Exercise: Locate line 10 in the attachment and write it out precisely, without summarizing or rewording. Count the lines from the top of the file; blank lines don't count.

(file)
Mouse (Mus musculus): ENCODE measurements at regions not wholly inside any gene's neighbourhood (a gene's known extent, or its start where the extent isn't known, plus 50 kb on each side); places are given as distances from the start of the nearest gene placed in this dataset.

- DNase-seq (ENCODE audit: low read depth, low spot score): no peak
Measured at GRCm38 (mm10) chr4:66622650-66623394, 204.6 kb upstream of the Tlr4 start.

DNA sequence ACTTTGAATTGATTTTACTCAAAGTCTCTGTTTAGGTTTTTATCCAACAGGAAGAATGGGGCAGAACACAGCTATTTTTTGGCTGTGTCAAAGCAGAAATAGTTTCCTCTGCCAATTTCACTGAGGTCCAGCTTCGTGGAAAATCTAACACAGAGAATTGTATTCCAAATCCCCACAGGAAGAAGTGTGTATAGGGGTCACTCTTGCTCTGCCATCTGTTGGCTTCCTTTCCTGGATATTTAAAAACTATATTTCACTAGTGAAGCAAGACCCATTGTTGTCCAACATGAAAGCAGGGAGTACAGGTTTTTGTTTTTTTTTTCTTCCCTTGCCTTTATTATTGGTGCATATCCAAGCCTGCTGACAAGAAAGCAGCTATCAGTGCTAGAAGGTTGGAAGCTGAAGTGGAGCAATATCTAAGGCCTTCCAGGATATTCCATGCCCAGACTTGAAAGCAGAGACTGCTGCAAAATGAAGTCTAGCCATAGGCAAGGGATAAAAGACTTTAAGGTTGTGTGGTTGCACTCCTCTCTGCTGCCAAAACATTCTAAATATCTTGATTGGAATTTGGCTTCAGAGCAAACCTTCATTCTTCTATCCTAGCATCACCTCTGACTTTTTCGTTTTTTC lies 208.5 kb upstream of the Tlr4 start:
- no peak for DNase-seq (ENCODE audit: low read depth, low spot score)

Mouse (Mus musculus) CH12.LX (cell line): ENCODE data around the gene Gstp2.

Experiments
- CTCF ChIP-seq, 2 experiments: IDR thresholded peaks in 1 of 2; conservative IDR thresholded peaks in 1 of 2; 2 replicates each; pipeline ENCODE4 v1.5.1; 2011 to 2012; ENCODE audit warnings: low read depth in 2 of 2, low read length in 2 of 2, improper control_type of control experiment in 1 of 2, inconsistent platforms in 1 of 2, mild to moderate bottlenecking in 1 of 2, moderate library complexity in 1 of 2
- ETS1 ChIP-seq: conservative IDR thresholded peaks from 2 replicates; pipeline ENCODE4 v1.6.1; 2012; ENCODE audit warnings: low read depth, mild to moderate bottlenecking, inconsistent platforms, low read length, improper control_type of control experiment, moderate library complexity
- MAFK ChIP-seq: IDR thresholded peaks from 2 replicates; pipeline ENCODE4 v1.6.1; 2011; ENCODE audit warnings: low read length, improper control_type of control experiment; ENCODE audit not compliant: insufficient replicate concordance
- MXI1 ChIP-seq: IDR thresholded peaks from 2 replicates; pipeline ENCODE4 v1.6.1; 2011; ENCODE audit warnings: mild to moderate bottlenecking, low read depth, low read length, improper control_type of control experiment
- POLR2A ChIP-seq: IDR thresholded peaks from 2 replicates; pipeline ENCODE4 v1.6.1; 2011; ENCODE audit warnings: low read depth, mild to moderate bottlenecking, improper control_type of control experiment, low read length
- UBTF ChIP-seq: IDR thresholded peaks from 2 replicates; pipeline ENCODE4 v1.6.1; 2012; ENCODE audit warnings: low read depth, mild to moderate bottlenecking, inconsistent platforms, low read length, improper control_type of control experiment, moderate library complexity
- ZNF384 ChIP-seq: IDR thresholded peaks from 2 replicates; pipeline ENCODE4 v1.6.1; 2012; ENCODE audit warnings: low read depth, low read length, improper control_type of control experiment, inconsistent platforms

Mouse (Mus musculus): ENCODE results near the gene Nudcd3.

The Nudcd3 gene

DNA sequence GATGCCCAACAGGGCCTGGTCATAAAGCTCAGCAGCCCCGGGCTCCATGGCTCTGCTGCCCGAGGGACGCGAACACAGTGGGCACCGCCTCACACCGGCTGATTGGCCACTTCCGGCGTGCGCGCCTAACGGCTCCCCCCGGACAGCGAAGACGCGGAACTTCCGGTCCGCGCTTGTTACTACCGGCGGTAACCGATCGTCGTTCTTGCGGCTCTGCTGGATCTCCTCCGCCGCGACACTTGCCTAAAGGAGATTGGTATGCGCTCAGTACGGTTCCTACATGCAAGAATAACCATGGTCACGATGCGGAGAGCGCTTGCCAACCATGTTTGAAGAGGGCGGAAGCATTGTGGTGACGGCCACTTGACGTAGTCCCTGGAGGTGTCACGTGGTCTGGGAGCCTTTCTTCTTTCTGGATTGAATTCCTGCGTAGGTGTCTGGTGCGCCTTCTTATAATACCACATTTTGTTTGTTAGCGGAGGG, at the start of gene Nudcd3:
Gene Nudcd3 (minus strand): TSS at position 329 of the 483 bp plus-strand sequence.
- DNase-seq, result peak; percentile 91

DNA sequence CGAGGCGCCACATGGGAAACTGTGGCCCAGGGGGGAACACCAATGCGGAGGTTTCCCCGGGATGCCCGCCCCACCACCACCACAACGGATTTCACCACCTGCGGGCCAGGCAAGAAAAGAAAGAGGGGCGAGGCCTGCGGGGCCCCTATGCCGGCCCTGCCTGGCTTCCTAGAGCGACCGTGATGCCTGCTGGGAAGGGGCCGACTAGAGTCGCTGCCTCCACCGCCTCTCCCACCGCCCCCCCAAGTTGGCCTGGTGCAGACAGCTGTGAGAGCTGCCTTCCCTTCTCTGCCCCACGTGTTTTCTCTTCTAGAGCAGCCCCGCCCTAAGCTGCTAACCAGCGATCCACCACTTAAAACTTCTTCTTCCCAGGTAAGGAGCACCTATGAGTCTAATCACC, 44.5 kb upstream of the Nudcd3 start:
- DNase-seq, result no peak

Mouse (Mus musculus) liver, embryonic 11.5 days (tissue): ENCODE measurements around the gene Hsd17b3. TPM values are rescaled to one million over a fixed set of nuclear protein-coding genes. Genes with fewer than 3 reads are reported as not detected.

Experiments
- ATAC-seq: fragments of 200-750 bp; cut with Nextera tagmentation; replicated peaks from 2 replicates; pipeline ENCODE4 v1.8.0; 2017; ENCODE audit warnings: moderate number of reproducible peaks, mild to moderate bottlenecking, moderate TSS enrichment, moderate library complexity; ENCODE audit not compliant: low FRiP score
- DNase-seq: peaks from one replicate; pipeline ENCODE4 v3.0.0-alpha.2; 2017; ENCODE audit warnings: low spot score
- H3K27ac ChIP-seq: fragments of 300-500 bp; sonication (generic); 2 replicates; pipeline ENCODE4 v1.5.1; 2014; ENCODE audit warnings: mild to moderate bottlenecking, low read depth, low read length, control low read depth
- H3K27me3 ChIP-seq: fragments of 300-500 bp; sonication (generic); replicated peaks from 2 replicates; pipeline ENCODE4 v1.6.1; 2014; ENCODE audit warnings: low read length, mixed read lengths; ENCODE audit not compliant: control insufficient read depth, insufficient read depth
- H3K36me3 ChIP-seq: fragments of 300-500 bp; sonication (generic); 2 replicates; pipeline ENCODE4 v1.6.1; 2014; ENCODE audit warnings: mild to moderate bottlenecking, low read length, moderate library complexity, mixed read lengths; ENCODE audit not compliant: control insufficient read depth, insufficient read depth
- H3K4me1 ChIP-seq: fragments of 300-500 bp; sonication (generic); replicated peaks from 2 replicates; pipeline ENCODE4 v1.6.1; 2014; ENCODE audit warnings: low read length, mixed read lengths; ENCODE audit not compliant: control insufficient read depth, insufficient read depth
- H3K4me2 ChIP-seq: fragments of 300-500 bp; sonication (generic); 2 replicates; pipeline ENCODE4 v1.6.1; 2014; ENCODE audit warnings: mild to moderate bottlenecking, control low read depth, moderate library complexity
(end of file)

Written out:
- MAFK ChIP-seq: IDR thresholded peaks from 2 replicates; pipeline ENCODE4 v1.6.1; 2011; ENCODE audit warnings: low read length, improper control_type of control experiment; ENCODE audit not compliant: insufficient replicate concordance